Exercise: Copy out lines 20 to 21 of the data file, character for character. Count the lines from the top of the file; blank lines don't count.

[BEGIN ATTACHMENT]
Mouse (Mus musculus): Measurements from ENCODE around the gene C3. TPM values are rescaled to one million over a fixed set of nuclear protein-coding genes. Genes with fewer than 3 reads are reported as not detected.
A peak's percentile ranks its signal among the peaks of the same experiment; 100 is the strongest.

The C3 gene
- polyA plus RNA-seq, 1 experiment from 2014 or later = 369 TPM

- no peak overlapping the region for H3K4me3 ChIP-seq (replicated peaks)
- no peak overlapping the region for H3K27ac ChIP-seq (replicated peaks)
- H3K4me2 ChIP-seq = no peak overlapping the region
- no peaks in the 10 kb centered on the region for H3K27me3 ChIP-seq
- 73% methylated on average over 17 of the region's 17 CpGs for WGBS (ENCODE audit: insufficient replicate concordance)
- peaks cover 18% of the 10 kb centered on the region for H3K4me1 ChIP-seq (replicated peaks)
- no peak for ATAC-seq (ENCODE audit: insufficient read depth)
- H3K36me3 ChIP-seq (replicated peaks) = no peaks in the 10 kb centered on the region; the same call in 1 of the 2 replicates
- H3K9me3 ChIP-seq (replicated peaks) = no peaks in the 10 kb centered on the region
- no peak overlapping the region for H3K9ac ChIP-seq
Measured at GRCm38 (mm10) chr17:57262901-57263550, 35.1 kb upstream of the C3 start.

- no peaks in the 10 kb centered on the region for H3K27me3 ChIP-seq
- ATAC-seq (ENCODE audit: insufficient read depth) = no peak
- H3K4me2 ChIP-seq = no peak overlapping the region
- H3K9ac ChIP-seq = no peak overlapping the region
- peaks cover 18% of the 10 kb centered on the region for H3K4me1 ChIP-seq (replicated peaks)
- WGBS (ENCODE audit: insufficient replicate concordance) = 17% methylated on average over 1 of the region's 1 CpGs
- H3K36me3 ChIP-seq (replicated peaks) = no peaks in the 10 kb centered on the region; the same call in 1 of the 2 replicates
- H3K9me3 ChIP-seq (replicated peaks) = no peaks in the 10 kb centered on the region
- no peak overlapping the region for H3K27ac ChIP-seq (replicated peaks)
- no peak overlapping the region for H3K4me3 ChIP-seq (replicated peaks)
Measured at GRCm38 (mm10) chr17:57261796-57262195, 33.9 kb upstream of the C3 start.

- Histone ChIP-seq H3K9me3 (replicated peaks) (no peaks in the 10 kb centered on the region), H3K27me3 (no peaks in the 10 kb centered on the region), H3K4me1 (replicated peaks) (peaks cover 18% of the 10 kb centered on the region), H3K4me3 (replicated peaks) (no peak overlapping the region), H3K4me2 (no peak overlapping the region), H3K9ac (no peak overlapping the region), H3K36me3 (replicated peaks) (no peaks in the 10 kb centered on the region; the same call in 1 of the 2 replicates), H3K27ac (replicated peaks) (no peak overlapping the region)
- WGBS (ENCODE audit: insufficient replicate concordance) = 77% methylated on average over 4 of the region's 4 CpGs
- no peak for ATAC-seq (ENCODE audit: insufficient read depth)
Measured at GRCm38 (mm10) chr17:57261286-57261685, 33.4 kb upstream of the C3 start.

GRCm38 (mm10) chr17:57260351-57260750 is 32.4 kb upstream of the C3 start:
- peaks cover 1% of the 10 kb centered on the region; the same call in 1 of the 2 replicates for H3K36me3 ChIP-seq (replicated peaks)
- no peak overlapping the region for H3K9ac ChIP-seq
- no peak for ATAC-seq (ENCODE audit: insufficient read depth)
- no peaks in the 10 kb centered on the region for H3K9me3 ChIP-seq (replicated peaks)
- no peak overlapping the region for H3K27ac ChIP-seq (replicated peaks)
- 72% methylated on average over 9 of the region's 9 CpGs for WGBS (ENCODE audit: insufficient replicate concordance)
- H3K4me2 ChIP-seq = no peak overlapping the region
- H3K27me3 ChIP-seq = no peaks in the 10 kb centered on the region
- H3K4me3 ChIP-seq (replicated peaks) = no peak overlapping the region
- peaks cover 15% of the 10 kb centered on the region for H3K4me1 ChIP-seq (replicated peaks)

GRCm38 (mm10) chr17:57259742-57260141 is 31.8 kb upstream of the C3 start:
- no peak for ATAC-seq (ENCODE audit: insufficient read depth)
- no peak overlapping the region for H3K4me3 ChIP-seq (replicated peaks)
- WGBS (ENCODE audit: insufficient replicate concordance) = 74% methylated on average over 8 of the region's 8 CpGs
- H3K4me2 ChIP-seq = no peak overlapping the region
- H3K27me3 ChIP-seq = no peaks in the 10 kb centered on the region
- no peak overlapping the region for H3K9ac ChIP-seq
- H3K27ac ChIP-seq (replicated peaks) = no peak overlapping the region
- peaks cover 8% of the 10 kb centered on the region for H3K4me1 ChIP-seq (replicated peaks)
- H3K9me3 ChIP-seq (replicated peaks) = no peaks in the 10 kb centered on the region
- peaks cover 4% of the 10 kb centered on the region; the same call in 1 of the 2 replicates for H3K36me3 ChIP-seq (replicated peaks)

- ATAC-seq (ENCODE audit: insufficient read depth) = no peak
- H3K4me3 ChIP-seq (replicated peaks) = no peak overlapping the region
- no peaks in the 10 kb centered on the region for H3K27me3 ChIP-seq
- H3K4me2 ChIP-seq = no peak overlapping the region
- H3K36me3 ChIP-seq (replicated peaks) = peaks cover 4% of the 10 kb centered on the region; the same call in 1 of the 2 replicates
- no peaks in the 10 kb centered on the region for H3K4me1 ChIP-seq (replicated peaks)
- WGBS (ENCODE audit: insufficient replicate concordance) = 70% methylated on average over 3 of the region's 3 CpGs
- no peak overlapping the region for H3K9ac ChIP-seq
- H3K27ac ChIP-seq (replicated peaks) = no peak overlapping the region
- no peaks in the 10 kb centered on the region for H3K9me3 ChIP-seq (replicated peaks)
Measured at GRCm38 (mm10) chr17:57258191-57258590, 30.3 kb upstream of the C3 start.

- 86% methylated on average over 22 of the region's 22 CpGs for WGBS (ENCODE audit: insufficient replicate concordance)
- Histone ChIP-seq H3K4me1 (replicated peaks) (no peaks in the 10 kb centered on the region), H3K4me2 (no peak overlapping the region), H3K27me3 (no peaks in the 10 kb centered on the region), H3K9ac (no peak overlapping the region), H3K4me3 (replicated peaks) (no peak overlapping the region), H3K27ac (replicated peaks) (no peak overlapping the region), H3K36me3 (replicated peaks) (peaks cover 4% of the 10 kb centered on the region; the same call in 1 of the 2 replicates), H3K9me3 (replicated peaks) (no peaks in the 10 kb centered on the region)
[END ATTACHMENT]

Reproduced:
- peaks cover 18% of the 10 kb centered on the region for H3K4me1 ChIP-seq (replicated peaks)
- WGBS (ENCODE audit: insufficient replicate concordance) = 17% methylated on average over 1 of the region's 1 CpGs